How upset would you be if someone stole $350 million from you? Pretty angry, right? What if a whole bunch of people were stealing $60 billion?
Waste, fraud and abuse are rife in government health care programs. Annually, Medicare alone loses between $60 billion and $100 billion in "improper payments." This can include simple mistakes such as inadvertently billing a procedure twice, or it could be criminal schemes.
In the past few years, some major schemes have been uncovered. In May, the Justice Department brought charges against 107 individuals who had bilked a total of $452 million from Medicare. Earlier this year, charges were brought against a single doctor for over $350 million worth of fraud.
This is money that American citizens entrusted to the government to help pay their medical expenses. Every one of us is being robbed when individuals defraud Medicare. America's seniors are counting on the government to manage the program wisely.
Why is it so easy to defraud Medicare? Right now, Medicare pays most claims on demand. If a health care provider is registered with the Centers for Medicare and Medicaid Services and fills out the reimbursement form correctly, they will be delivered a payment with few questions asked.
Months or years later, Medicare may discover that these payments were improper and decide to try to get the money back. This way of doing things is known as pay and chase.
Pay and chase doesn't work out very well. Imagine if banks just left all their money out on the counter and waited a few weeks before trying to track down thieves. Criminals don't keep their illicit gains in secure accounts. They spend the money. When the government does come calling, there may not be much left to recoup.
We have to vigorously prosecute criminals, but a better idea is to stop fraud before it happens. This week, I chaired a hearing of the Energy and Commerce Health Subcommittee to examine current anti-fraud measures in the Medicare program and to discuss potential new approaches. Medicare needs to move away from "pay and chase" and use approaches typically found in the private sector.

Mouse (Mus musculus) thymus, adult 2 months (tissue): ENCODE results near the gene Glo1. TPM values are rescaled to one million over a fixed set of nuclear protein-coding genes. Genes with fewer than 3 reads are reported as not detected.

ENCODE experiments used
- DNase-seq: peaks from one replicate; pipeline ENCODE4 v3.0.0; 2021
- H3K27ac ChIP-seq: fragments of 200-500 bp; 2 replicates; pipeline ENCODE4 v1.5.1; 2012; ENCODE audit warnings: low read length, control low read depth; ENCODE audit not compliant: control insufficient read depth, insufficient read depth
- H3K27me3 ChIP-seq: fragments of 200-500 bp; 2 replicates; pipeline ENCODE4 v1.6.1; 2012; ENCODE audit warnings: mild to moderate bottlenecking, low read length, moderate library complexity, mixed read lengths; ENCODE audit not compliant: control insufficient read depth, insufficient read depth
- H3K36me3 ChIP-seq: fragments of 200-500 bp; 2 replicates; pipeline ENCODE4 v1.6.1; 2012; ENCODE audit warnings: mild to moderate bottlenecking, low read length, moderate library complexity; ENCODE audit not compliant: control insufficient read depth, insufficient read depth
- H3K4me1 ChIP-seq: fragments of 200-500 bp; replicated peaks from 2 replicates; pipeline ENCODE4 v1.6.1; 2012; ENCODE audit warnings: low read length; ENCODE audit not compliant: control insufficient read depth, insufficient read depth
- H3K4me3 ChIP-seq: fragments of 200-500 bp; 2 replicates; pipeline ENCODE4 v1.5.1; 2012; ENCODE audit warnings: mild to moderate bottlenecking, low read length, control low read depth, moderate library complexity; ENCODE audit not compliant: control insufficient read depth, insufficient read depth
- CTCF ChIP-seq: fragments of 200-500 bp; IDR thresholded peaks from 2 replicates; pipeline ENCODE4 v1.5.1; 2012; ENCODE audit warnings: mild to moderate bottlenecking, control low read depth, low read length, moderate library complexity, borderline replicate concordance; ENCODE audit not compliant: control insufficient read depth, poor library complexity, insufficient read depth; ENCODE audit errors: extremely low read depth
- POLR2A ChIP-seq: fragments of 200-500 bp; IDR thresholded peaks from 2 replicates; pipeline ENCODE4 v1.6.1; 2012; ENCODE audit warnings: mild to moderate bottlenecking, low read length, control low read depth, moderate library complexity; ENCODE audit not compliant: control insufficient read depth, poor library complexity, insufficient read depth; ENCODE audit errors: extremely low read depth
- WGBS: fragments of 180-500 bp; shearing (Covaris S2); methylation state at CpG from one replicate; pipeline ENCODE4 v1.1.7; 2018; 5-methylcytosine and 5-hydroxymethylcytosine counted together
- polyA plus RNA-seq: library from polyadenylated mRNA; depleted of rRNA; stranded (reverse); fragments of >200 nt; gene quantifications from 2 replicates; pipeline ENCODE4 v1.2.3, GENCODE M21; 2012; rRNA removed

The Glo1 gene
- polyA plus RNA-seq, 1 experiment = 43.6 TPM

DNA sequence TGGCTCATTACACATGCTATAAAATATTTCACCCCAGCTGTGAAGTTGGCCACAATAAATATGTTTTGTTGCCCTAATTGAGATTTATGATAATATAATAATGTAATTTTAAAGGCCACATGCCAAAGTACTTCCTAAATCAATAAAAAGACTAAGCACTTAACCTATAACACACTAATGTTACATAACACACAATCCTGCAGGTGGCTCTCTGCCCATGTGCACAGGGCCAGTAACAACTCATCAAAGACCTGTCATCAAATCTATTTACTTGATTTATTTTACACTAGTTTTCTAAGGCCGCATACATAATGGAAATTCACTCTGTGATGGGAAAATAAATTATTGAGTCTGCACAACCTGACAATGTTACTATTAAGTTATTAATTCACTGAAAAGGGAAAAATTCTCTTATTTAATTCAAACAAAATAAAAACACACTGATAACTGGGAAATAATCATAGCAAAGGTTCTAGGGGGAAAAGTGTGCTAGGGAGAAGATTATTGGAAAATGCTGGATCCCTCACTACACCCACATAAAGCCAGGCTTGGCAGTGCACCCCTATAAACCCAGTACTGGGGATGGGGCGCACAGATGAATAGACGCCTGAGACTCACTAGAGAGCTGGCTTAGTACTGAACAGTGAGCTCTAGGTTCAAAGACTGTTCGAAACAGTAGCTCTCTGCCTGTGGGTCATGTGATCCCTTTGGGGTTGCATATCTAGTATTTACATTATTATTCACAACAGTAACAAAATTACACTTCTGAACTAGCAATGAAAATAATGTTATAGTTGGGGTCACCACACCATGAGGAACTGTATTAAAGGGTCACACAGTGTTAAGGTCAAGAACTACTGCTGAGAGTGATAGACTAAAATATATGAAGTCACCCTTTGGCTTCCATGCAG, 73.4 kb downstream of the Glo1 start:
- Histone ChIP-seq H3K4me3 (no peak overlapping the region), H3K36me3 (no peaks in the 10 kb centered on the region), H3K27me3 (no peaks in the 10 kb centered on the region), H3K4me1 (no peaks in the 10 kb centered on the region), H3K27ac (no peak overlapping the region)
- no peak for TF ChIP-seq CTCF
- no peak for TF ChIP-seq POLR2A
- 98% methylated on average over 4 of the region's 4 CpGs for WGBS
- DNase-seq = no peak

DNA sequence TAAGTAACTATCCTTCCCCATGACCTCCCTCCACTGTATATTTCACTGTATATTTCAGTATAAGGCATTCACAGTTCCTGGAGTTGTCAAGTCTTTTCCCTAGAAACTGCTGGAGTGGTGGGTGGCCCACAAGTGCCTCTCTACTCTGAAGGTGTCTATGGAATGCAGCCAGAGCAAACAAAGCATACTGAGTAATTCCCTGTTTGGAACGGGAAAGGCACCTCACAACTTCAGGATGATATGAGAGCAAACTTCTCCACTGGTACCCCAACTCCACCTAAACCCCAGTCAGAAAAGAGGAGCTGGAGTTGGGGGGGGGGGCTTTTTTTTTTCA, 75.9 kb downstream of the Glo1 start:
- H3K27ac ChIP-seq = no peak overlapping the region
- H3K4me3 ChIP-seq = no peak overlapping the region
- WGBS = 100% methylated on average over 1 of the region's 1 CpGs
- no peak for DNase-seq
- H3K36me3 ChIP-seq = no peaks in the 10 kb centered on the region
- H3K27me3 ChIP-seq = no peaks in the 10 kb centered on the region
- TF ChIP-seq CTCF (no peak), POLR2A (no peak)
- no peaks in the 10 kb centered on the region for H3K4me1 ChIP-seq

Various pilot projects within Medicare are already looking into using predictive analytics to flag possible fraud. This process uses computer algorithms to detect unusual claims.
If someone tries to use your credit card number to route large sums of money to Russia, your bank will probably give you a call and ask whether you are actually responsible for the charges. They notice a problem not because an individual is looking at every transaction, but because a computer program noticed activity that isn't typical.
These systems have the potential to save a lot of money. Alanna Lavelle, Director of Special Investigations for private insurer Wellpoint testified that the return on investment for her company's predictive analytics system is more than 15 to one.
Unfortunately, the government project appears to be falling behind schedule. The administration failed to file a report to Congress that was due in October, and we have no idea when it may finally be done.
We also discussed the possibility to creating a secure ID program for Medicare. This may help cut down on identity theft within the system. However, such a program has to be carefully considered and implemented. Dr. Kevin Fu, of the University of Massachusetts testified about the many ways that a modern smart ID program can still lead to fraud.
There are many other anti-fraud efforts Medicare managers aren't taking advantage of. Government Accountability Office Health Care Director Kathleen King testified that the government has so far failed in, "strengthening the provider enrollment processes and standards, improving pre- and post-payment claims review, and developing a robust process for addressing vulnerabilities."
Republicans and Democrats agree that we are losing far too much to waste, fraud and abuse. I believe that this week's hearing is the first step in constructing bipartisan legislation to step up implementation of smart strategies to stop people from robbing Medicare blind. As I continue to lead the Health Subcommittee next year, protecting Medicare will be one of my top priorities.